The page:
This is just a step on the road to understanding the role of sugar in stimulating the growth of cancer cells. More cancer research is still needed on this important topic.
Should Mesothelioma Patients Eat Sugar?
If you’re wondering whether you should immediately cut sweets out of your diet to slow the progress of your mesothelioma cancer, the answer is not entirely clear.
Some research has shown a correlation between diets high in sugars and certain types of cancer. Studies have also shown that some cancer patients have less recurrence if they avoid sugary foods. However, doctors believe the increased risk may actually come from the weight gain that can follow a high-sugar diet rather than the sugary foods themselves. Obesity has been linked to an increased likelihood of developing cancer.
Many cancer authorities dismiss any link between cancer and sugar consumption. They don’t recommend that cancer patients eliminate sweets from their diets. It’s too soon to say whether the newly-uncovered SRF cancer research, in addition to current studies, will cause them to change these recommendations.
It’s always a good idea to eat a healthy, well-balanced diet, including fresh fruits, which are a good source of natural sugars. The nutrition you get from fruits and vegetables will help strengthen your body to deal with the side effects of chemotherapy and other mesothelioma treatments. Sugar can depress your immune system and you need it to fire on all cylinders when you are fighting mesothelioma.
The decision about whether to reduce the amount of sweets you eat (or sugary drinks you drink) or eliminate them altogether is a personal one. Mesothelioma is very often a terminal diagnosis. If it improves the quality of your life to indulge in your favorite flavor of ice cream or your aunt’s butter cookies, then treating yourself to some sweets may be a good choice. If you don’t mind giving up sugary food and drink, however, there’s a chance it could improve your prognosis and it definitely won’t hurt.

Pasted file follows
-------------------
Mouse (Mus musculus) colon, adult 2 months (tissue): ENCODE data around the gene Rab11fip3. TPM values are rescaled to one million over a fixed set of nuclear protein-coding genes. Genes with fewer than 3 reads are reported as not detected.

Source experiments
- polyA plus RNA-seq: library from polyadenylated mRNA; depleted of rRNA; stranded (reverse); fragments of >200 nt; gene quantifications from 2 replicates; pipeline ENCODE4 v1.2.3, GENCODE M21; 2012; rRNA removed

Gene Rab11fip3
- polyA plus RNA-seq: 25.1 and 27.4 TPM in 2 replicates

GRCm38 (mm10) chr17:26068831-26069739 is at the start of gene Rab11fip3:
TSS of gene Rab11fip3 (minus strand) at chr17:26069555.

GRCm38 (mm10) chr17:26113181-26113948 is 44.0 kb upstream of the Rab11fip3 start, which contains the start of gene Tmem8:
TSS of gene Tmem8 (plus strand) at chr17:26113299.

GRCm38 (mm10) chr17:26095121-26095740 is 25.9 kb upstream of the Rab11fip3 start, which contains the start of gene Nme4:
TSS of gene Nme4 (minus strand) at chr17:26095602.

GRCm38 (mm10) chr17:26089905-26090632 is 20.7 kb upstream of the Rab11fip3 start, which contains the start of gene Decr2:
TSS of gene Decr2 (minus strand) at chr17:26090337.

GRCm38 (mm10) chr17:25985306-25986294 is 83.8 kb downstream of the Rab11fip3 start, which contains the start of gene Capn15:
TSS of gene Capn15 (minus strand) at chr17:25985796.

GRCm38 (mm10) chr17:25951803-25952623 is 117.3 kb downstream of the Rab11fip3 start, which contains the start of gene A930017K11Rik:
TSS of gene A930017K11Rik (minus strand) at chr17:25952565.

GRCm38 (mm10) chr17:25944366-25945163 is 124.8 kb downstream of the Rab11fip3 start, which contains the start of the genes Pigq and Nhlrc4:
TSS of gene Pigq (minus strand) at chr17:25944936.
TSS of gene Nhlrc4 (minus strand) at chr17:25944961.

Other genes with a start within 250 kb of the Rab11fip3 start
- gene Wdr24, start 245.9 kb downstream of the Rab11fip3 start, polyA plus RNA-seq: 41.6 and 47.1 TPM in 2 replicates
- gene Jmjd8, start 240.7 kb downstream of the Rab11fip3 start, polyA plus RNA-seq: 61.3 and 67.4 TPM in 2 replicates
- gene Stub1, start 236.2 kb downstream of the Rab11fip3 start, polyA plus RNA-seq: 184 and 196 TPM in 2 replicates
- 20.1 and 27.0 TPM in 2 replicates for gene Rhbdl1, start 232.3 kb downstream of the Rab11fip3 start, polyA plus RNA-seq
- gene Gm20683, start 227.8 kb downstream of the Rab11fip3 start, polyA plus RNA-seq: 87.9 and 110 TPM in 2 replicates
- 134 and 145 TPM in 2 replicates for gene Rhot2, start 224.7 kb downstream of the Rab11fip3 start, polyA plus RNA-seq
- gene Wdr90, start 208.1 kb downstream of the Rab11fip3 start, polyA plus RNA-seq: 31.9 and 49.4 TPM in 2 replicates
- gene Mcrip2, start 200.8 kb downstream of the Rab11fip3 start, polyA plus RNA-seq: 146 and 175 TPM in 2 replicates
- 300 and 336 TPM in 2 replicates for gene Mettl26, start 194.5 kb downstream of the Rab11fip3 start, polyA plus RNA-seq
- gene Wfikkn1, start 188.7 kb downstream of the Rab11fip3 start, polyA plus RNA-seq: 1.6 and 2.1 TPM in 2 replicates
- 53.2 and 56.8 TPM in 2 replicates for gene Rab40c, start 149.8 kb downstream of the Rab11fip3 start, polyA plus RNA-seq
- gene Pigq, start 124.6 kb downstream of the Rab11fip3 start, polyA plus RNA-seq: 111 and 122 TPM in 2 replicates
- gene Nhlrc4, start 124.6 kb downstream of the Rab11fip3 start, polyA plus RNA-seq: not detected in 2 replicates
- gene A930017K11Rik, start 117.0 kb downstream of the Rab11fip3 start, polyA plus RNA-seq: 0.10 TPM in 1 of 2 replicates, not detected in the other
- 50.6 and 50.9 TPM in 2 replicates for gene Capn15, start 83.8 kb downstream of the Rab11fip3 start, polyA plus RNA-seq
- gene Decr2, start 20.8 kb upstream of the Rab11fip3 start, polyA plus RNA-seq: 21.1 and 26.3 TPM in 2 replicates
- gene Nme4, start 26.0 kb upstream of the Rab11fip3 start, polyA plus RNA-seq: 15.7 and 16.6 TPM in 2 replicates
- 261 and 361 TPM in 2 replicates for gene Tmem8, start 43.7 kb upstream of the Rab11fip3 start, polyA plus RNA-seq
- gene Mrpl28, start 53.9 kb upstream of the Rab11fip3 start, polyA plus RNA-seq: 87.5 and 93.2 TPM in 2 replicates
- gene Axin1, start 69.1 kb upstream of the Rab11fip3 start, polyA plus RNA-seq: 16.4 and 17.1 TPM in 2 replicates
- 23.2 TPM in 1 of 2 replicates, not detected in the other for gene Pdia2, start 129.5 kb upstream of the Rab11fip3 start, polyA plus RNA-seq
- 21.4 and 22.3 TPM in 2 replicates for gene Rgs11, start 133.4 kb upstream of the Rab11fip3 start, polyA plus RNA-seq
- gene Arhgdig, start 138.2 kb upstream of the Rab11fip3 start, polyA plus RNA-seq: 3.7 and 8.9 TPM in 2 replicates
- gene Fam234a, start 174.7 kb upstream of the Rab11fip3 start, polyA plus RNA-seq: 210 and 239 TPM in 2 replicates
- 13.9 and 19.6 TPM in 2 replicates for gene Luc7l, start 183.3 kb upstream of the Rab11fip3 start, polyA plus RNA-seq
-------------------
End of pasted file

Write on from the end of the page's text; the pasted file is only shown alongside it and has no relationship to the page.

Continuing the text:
Next Steps for Cancer Research
The UCSF researchers who uncovered the hidden SRF cancer research believe that the study they found shows that more research is needed. The time may be ripe for just this type of cancer research. The SRF study was ahead of its time in looking at the connection between changes in the gut microbiome and cancer. Researchers and health practitioners have recently focused greater attention on the microbes that live in our intestinal tract.
There is growing evidence that our health, in many areas, depends on having a healthy balance of different types of microbes in our guts. The old saying that the way to a man’s heart is through his stomach may be literally true – except the stomach is the way to every organ in the body, not just the heart.
If the sugar industry hadn’t hidden the important findings of their cancer research, we might be much closer to understand the connection between sugar and cancer. As it stands, we will have to look to future studies to help us understand the best dietary choices to prevent a mesothelioma and slow its progress after a mesothelioma diagnosis.
If you have a story about sugar consumption and its effects on your health, please leave a comment, send us an email, or give us a call. We would like to hear from people, get their feedback, and keep this subject top of mind in the fight against cancer.